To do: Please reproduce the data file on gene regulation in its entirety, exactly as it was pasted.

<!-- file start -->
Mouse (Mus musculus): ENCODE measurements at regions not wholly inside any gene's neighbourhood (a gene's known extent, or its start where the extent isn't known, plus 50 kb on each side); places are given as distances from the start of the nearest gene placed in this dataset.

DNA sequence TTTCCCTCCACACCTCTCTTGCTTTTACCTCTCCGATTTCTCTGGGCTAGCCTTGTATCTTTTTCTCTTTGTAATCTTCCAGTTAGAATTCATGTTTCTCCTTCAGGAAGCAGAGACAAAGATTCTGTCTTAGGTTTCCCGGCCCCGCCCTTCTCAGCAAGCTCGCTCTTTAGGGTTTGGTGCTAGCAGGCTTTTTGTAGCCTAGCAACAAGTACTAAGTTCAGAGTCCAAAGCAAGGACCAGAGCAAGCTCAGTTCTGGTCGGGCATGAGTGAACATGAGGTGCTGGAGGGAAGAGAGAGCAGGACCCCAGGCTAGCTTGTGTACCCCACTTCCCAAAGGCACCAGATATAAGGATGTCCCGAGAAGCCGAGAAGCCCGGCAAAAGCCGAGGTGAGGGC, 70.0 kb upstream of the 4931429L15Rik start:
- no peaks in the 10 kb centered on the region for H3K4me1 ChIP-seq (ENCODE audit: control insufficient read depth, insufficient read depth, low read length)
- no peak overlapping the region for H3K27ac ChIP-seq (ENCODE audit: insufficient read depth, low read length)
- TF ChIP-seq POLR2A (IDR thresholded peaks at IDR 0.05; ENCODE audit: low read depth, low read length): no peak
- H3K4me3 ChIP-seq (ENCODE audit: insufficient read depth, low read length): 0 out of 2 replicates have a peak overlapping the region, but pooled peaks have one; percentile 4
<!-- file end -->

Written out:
Mouse (Mus musculus): ENCODE measurements at regions not wholly inside any gene's neighbourhood (a gene's known extent, or its start where the extent isn't known, plus 50 kb on each side); places are given as distances from the start of the nearest gene placed in this dataset.

DNA sequence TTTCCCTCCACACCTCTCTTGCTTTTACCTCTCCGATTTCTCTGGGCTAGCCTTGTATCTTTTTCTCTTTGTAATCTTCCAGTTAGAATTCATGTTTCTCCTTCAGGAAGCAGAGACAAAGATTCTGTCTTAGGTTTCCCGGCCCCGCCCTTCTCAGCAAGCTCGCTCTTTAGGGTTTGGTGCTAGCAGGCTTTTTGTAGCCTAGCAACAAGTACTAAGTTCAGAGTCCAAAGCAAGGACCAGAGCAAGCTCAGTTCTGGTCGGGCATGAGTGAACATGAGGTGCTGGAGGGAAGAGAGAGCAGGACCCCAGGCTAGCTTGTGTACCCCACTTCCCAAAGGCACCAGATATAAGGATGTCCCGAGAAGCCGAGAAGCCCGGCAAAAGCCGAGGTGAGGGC, 70.0 kb upstream of the 4931429L15Rik start:
- no peaks in the 10 kb centered on the region for H3K4me1 ChIP-seq (ENCODE audit: control insufficient read depth, insufficient read depth, low read length)
- no peak overlapping the region for H3K27ac ChIP-seq (ENCODE audit: insufficient read depth, low read length)
- TF ChIP-seq POLR2A (IDR thresholded peaks at IDR 0.05; ENCODE audit: low read depth, low read length): no peak
- H3K4me3 ChIP-seq (ENCODE audit: insufficient read depth, low read length): 0 out of 2 replicates have a peak overlapping the region, but pooled peaks have one; percentile 4